This Article is part of the Up in Smoke special report See the full report

Turning garbage into electricity, metal and toxic ash at the Burnaby incinerator

The final destination for a quarter of Metro Vancouver's garbage is a 1,200 degree fire. And more heat could be on the way. Latest in a series on Metro Vancouver's half-billion dollar garbage plan.

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Energy production

A 1,200 degree fire can turn a lot of water into steam and, until recently, the Burnaby incinerator was delivering 600 tonnes of steam a day to a nearby paper recycling facility to run their equipment. The recycling plant is now gone, so the extra steam is being used to generate even more electricity that is sold to BC Hydro. Over the last six years, the facility sold almost $10 million in electricity on average.  However, this revenue stream only partially offsets the expense of the incinerator, which costs, on average, about $20 million/year to operate.

With an abundance of steam available, both the City of Vancouver and City of Burnaby are currently angling to tap into that source for either residential or commercial developments nearby.

 “There are potentials, as the (Metro Van) board has discussed,” says Allan. “River District is one in the City of Vancouver, and of course the City of Burnaby has potentials. There is a development going in next door to us here and there are other developments that the city of Burnaby has interest in.”

Controversial Covanta

Metro Vancouver owns the Burnaby incinerator, but it is operated by incineration giant Covanta Energy. The New Jersey company operates 44 waste-to-energy incinerators around North America, Italy and China and has submitted two technology proposals to Metro Van for its new incinerator.

Burnaby incinerator main control room.                 Photo by M.Chisholm. 

The company has won awards, but it's also no stranger to controversy. It has been cited for emissions and permitting violations, most recently on February 24 in Niagara, New York. Covanta was cited by the New York State Department of Environmental Conservation for failing to report a fire within the required time frame. Last August, Covanta was fined for performing work on its Niagara, New York facility without a license.  In 2011, the Florida Centre for Investigative Reporting reported that a Covanta facility near Miami was listed as one of the top air polluters on the EPA Watch List. The company has also been the target of anti-incineration groups in England and Wales.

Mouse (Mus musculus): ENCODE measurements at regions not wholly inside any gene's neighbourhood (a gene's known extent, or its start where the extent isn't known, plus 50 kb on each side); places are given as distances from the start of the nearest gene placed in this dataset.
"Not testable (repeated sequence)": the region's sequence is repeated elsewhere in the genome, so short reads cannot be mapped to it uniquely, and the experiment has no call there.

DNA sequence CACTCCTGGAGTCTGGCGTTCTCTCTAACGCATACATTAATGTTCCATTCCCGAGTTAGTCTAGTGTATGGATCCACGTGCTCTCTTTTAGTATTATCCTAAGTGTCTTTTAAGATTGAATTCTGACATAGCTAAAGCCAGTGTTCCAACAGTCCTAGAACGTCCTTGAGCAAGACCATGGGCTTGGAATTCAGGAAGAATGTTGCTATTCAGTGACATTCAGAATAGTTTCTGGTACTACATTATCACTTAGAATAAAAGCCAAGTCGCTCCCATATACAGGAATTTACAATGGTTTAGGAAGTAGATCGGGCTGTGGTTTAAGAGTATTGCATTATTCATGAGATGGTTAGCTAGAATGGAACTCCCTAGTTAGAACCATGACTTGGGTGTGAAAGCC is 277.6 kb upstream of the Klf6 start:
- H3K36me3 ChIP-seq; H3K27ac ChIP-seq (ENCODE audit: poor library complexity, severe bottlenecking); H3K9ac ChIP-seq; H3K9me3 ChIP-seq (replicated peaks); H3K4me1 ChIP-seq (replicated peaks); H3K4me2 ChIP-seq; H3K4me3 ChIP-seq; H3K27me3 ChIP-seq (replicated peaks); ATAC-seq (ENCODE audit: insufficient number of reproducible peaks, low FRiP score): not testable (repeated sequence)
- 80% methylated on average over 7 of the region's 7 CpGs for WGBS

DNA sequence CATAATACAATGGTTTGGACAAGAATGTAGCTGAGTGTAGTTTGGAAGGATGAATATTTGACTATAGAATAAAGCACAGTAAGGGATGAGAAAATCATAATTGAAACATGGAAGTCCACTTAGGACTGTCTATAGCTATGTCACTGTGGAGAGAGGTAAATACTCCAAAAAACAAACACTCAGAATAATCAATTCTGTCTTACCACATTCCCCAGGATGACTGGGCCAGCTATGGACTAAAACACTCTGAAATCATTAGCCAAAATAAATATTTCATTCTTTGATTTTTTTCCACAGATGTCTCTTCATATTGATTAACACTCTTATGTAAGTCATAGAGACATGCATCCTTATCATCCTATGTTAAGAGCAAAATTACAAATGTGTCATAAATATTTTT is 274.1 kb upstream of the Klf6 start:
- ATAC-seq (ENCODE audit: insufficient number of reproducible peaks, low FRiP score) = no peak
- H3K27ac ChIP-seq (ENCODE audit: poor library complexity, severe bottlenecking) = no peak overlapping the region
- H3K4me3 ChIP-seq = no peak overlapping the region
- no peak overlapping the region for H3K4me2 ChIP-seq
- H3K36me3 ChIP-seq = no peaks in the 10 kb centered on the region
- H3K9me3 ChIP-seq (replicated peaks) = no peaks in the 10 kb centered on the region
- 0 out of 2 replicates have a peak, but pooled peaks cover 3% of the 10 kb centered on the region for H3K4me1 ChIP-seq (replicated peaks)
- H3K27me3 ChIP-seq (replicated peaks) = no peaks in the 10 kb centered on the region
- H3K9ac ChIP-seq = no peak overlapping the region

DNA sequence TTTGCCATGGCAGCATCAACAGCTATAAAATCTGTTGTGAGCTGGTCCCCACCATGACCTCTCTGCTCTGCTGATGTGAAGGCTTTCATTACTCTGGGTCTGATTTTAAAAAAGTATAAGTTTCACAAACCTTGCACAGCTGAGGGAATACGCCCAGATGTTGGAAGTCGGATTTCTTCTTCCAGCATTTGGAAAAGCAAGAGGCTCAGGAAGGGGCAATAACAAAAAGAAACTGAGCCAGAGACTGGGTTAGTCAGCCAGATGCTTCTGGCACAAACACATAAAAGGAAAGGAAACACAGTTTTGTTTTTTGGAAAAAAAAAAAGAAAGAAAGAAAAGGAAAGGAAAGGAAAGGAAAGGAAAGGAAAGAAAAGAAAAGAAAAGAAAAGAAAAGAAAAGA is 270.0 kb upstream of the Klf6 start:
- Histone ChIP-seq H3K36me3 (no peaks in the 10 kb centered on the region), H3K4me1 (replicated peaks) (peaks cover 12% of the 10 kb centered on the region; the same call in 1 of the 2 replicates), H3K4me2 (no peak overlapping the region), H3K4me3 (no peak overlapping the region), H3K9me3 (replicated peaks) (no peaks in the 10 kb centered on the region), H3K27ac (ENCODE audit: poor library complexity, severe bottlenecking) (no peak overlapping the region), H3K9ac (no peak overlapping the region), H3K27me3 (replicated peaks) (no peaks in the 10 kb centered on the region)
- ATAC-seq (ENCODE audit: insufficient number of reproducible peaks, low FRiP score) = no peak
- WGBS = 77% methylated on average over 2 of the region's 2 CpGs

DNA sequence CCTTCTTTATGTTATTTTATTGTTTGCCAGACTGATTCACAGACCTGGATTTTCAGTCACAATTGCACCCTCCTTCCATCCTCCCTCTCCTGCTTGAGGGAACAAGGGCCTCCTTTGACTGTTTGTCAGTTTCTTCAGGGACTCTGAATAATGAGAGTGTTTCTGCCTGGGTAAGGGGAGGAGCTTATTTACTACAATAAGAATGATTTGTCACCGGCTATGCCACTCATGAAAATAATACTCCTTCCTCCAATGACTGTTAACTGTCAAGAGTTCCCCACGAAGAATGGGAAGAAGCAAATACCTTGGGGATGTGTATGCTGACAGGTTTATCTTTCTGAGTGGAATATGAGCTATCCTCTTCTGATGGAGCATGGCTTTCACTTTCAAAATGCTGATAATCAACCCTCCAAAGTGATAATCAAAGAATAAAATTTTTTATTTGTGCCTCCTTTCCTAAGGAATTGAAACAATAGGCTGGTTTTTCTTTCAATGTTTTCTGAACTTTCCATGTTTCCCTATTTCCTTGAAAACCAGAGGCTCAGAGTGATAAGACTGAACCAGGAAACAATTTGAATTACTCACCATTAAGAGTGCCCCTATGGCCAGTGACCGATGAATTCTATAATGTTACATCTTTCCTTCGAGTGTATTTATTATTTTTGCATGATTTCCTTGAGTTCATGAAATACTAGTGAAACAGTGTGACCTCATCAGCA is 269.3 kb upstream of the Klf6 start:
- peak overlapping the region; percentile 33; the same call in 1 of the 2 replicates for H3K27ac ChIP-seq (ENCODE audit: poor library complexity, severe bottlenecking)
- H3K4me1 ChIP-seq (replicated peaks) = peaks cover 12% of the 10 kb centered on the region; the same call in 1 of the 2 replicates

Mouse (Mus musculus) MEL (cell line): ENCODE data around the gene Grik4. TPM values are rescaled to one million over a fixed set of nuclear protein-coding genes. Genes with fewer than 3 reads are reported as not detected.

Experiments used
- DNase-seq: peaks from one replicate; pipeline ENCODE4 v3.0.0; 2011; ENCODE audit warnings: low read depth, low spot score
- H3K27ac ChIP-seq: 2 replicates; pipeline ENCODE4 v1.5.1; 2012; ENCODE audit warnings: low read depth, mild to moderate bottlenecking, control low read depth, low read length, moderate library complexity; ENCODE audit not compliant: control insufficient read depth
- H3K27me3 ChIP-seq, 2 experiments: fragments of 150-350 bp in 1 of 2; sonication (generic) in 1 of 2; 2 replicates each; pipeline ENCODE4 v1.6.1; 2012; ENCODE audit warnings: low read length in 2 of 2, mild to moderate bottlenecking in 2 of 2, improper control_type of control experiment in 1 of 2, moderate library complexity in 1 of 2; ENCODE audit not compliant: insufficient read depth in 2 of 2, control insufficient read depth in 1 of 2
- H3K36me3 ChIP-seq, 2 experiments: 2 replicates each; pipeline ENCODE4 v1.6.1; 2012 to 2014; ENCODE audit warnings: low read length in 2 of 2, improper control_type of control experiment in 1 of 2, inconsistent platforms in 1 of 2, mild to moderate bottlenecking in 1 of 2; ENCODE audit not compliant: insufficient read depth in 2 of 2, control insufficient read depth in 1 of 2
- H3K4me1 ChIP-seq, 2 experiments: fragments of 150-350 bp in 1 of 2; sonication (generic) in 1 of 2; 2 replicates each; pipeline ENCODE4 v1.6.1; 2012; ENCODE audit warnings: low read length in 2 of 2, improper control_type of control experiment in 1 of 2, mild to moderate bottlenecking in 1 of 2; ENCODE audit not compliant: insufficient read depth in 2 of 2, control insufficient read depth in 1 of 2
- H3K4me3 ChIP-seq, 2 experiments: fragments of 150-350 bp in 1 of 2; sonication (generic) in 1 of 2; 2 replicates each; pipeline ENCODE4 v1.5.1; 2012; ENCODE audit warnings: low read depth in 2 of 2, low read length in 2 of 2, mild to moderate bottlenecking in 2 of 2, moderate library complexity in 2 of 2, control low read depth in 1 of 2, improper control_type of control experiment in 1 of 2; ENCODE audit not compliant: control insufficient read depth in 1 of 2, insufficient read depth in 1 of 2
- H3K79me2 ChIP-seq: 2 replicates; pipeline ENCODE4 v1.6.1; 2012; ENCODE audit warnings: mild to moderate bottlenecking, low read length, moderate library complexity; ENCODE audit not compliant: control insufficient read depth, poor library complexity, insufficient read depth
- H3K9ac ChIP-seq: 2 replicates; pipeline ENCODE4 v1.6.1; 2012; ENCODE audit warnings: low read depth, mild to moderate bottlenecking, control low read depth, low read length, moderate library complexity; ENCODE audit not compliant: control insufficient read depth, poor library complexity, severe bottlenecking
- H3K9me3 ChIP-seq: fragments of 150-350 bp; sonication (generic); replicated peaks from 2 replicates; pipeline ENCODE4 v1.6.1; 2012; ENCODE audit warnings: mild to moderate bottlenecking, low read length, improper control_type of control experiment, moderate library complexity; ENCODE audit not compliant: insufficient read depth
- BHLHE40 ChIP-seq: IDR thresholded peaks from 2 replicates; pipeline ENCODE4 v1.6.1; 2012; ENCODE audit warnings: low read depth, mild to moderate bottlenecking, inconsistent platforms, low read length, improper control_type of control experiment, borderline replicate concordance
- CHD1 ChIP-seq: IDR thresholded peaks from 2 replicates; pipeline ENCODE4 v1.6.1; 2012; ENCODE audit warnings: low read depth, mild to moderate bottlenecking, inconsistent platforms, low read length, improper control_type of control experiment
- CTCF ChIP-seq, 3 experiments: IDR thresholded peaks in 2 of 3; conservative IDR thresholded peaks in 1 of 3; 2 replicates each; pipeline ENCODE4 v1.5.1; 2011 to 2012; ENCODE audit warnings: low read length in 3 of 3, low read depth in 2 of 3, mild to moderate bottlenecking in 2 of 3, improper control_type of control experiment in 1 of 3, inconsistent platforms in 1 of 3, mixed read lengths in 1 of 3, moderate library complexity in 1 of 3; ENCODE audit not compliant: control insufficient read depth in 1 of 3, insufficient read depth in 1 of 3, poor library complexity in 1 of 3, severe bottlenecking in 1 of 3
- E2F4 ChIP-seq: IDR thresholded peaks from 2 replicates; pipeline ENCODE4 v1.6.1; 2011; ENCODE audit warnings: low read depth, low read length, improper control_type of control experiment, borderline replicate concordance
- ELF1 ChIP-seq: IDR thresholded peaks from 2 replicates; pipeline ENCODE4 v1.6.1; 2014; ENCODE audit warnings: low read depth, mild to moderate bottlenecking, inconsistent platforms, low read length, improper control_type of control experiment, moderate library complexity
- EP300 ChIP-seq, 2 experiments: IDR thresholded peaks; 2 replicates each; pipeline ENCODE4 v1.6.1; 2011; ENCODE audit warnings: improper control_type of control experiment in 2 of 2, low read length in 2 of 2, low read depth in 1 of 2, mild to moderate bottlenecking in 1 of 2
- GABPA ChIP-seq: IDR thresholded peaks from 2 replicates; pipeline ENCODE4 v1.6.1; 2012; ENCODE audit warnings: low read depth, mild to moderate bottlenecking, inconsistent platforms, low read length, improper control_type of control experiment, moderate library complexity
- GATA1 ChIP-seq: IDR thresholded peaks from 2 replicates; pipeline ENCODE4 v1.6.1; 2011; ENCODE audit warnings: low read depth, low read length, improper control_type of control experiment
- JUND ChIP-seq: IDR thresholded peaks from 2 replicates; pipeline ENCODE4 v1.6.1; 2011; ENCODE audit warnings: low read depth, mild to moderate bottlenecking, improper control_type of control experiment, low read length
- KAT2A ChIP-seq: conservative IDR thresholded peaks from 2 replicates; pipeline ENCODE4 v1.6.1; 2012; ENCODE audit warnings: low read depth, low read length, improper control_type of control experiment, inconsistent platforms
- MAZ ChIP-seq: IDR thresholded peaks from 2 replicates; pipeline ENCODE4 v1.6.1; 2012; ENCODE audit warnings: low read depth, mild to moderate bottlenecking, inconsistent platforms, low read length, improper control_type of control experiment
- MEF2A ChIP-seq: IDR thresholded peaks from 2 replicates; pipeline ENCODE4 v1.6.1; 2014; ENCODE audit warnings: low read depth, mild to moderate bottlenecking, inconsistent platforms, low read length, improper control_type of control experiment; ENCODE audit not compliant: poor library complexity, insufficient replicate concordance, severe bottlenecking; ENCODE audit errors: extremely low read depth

It is controversy that Covanta Vice President, Business Management, West Region Chris Baker did not want to talk about specifically with The Vancouver Observer.

Chris Allan (L) and Chris Baker, (R) Covanta Vice President, Business Management, West Region.                                Photo by M.Chisholm. 

"We’ve had to continually educate people about the benefits of energy from waste, especially when you compare it to the alternative, which is landfill,” says Baker.

In 2010, Covanta agreed to install new nitrous oxide pollution controls on a New Jersey incinerator after allegations the company had broken numerous federal Clean Air Act regulations. Those allegations were contained in a law suit launched by a local environmental law group.

According to Metro Vancouver, the Covanta incinerator is operating well within all regulatory standards and there have been no violations other than the bottom and fly ash cadmium issues. Metro Van has just announced an $8 million emissions upgrade to catch more nitrogen oxides (NOx), part of a $30 million upgrade to the facility over the next few years.

“When you look across at all of our facilities with respect to existing permit levels, we operate 80-90 per cent below those existing permit levels,” says Baker. “We make improvements all the time, especially in respect to emissions such as nitrous oxide (NOx) emissions, which we are currently working together with Metro Vancouver to install that latest technology.”

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